As if the conjuncture of a world financial crisis and a eurozone on life support is not enough, it looks as though the big issue which is going to dominate British politics in 2013 is not how Britain, drawing on a wealth of historical experience, can contribute to a co-ordinated rescue plan for so many afflicted western economies including our own; no, it is going to be whether or not we should have a referendum about our membership of the EU – not necessarily this year, but at some stage during what has already established itself as a turbulent decade.

    You could not make it up. It was not for nothing that Sir Edward Heath, the Conservative prime minister who thought he had finally resolved Britain's ambiguous relationship with Europe by taking us into the European Community, used to refer to his sceptical colleagues as "septics".

    The story of the long haul from President Charles de Gaulle's multiple use of the word "non" to UK entry and then the 1975 referendum is elegantly told in The Official History of Britain and the European Community, Volume 2, From Rejection to Referendum, 1963-75 (Routledge) by Sir Stephen Wall.

    Wall is in the best tradition of British diplomatists. His inside knowledge – he was private secretary to five foreign secretaries, and to PM John Major, as well as being an adviser on Europe to Tony Blair – and his access to the archives, have been put to good use in an enthralling account which I recommend to all, including the sceptics, or septics, and which may just give the latter pause for thought.

    The question they might ask themselves is: do we really have to go through all this again, and in the midst of a serious economic crisis?

    Now, I write as someone who is not such a Europhile as to have supported what I regarded as the premature and faulty construction of the eurozone. And, of course, there is continual need for reform of the abuses of the EU budget, not least the way that the common agricultural policy, while a smaller proportion of the budget than it used to be, subsidises large corporate, often Eurosceptical, farmers who are the first to complain about subsidies for the poor and the homeless.

    But such abuses are best attacked from within the tent, not outside it. And those fantasists who go on about a looser association with Scandinavia and Switzerland will benefit from the historical explanation of why we as a nation felt it necessary to move from EFTA (the European Free Trade Association) to our successive applications to join the real thing.

    It is remarkable how people still go on about the "special relationship" with the US as an alternative to membership of the EU. If there is one thing successive postwar US administrations have been consistent about regarding our relationship with Europe, it is that we should be within, not without.

    Many of us hoped that the 1975 referendum – when we voted to stay in by a two-to-one majority – would settle the issue for good. But the real position, as noted by David Watt in the Financial Times, was that the 1975 vote had made secession "inconceivable inthis generation". As Wall points out, the day after the referendum, PM Harold Wilson told his principal private secretary, Ken Stowe, that it had taken him 10 years to achieve a yes vote.

    By this he meant that he had decided way back in 1965 that membership was in the country's best interests, but all the time he was fighting a very powerful group of anti-marketeers within the party. "People say I have no strategy, cannot think strategically," he observed to Stowe in what must surely be one of his greatest quotes. He had decided that the only way to defeat these anti-marketeers was to go above them to the country.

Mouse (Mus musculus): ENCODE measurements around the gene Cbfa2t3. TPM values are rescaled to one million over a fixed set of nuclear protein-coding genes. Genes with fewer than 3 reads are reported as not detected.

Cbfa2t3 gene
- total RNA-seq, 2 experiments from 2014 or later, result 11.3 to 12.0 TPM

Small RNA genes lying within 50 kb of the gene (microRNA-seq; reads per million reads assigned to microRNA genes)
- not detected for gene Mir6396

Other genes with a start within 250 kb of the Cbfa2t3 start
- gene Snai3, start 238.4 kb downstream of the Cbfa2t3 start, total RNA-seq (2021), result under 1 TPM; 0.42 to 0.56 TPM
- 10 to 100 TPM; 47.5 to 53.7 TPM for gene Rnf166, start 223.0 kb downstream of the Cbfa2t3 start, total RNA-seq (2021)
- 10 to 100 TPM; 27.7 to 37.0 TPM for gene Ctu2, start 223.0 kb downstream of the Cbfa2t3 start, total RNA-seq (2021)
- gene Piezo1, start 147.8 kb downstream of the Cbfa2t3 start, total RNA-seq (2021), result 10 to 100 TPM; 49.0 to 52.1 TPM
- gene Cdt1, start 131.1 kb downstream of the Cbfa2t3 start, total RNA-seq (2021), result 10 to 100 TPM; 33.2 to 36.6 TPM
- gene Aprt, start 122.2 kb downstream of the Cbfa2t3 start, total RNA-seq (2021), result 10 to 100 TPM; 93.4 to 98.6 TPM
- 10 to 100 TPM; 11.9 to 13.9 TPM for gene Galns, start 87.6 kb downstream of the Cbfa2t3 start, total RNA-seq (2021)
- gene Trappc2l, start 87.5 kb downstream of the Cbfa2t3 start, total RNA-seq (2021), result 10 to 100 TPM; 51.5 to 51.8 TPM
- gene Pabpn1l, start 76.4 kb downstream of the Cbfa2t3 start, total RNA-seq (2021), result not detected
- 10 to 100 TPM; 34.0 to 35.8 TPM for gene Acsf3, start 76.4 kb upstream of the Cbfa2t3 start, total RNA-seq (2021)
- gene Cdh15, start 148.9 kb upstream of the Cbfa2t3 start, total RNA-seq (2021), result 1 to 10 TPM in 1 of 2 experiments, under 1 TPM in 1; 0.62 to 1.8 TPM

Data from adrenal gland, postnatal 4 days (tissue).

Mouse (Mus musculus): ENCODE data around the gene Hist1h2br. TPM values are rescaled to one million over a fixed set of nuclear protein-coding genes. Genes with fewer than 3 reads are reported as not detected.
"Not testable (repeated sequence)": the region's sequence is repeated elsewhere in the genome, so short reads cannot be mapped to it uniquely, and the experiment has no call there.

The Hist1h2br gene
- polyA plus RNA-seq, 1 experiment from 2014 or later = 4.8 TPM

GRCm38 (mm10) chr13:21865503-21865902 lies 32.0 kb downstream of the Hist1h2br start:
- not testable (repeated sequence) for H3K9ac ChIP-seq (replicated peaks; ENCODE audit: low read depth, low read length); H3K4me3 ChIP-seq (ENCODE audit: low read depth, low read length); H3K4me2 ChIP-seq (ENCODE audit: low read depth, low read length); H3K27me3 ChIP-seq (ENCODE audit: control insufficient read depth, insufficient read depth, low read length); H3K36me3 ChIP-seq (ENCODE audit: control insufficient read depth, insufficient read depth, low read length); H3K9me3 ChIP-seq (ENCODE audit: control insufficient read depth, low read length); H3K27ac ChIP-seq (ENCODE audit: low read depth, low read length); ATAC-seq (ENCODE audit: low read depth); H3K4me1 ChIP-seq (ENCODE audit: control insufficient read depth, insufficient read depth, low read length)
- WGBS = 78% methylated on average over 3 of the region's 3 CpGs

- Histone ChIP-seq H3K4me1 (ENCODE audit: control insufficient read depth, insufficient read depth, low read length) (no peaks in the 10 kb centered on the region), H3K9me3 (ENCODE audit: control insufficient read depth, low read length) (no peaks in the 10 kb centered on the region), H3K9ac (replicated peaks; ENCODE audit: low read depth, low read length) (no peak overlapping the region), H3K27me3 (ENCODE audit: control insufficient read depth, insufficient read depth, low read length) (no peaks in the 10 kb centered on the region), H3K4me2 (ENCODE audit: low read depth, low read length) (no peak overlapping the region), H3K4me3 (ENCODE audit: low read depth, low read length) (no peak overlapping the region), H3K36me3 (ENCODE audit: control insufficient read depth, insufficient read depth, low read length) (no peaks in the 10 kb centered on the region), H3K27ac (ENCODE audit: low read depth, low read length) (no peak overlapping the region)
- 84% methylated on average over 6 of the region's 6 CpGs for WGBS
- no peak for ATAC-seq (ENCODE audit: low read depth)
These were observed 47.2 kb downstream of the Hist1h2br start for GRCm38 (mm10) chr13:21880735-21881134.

The saying "a week is a long time in politics", used by Wilson, was actually coined by President Truman. Well, a generation is a very long time in politics, and the generation that David Watt referred to is no longer in control. We have another prime minister, leader of the party that took the UK into the community, and wisely chose not to sign up for the single currency, who is now faced with the problem of keeping his party together.

    Keeping out of the eurozone has enabled UK policymakers to retain an independent monetary policy and flexibility in the exchange rate. Fiscal policy, both here and in the eurozone, is absurdly inappropriate for a depression associated with a banking crisis, but unemployment here is mercifully a long way below the levels in Spain, Portugal, Ireland and Greece.

    But what is happening in the so-called peripheral nations is deeply worrying. Anyone with a sense of history is familiar with the saying "civilisation hangs by a thread". The austerity policies espoused by Germany, the IMF and the European commission are gambling with social stability. It is time for European policymakers to get together and examine their consciences as well as their policies. This should be a more important objective for the British government than reconsidering its membership of the EU.


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    Berlin bends over backwards to reassure Europe that it has no desire for domination. But its championing of misguided fiscal orthodoxy is dragging the whole continent down

    The Conservative party is in such a state over Europe that the Obama administration has had to remind it in public that the much-treasured special relationship between Britain and the US depends these days on this nation's presence in the EU, rather than its defection.

    Conservative sceptics who complain that this is not the kind of European Union that was envisaged when we entered need to go back in history. The idea that the wool has been pulled over the British public's eyes does not fit too easily with the public record of the late 60s and early 70s.